More than half of the Alliances also offer high school outreach activities. This includes LSAMP students visiting local high schools to give a science demonstration, tutoring high school students in STEM subjects, helping out at high school science fairs, and disseminating LSAMP recruitment material to high school staff members and students. In some instances LSAMP collaborates in the outreach efforts of other STEM intervention programs that specifically target high school students. Examples include female LSAMP students visiting high schools to talk to girls about math, LSAMP students participating in a precollege initiative where high school students are invited onto the college campus to learn about science disciplines, and science faculty visiting high schools on Saturdays to expose students to science professions and activities.12

There are other NSF programs that provide outreach from post secondary institutions to K-12 schools, including the GK-12 Program, Opportunities for Enhancing Diversity in the Geosciences Program, and Mathematics and Science Partnerships. Some are not targeted directly at underrepresented minority students, but they may benefit them. The National Institutes of Health has additional undergraduate programs focused on underrepresented minorities, such as the Bridges to the Baccalaureate Program, which also includes a high school outreach component.13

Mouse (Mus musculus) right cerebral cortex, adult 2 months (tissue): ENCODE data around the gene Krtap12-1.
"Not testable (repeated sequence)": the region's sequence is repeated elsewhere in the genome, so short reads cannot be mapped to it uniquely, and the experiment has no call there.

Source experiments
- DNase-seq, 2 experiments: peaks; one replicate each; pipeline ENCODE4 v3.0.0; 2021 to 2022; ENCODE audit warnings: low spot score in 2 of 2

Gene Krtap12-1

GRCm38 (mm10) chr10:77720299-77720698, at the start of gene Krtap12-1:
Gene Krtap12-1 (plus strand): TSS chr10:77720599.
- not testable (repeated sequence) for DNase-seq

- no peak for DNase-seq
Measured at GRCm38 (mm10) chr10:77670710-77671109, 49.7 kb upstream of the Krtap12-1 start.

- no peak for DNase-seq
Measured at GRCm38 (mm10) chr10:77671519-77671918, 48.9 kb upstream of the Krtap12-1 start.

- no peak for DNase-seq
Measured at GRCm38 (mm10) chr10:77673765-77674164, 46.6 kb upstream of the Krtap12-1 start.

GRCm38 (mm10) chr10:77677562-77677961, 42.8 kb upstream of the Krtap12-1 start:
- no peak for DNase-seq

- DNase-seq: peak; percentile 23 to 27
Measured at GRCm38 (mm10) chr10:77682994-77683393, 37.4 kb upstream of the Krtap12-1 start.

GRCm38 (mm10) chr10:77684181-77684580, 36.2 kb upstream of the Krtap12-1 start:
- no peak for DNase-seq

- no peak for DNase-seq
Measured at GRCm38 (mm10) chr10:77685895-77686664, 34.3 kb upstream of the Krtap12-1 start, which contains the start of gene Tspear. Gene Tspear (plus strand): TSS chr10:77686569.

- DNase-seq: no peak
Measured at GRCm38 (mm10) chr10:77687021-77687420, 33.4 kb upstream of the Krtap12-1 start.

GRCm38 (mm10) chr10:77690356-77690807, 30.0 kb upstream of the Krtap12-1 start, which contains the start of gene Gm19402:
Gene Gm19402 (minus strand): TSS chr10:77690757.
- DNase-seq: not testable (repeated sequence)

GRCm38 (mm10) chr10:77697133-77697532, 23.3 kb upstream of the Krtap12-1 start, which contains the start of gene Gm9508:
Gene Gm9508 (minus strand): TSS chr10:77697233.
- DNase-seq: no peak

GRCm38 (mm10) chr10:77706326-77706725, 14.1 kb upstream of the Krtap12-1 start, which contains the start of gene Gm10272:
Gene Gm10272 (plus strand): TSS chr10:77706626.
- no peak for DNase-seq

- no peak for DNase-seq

Mathematics and science summer programs, such as the Upward Bound programs (part of the U.S. Department of Education’s TRIO14 program), provide another means for developing the interest of high school students in these fields. These programs provide an opportunity for students to take summer courses in mathematics and science, engage in research for the first time, and raise awareness of both STEM careers and the steps necessary along the pathway to them. At present the TRIO Upward Bound Program has been found to be “not performing” by the U.S. Office of Management and Budget, which noted that “Interim findings from an evaluation of the Upward Bound program, released in 2004, indicated that Upward Bound had not been effective in increasing the overall college enrollment rates of its participants.”15 Several members of this study committee personally benefited from working with the Upward Bound program and found it to be a key experience for motivating their interest in pursuing a STEM education in college and beyond. Given the potential benefit of this program, we strongly hope and expect that the U.S Department of Education will take the necessary steps to improve program efficiency and effectiveness.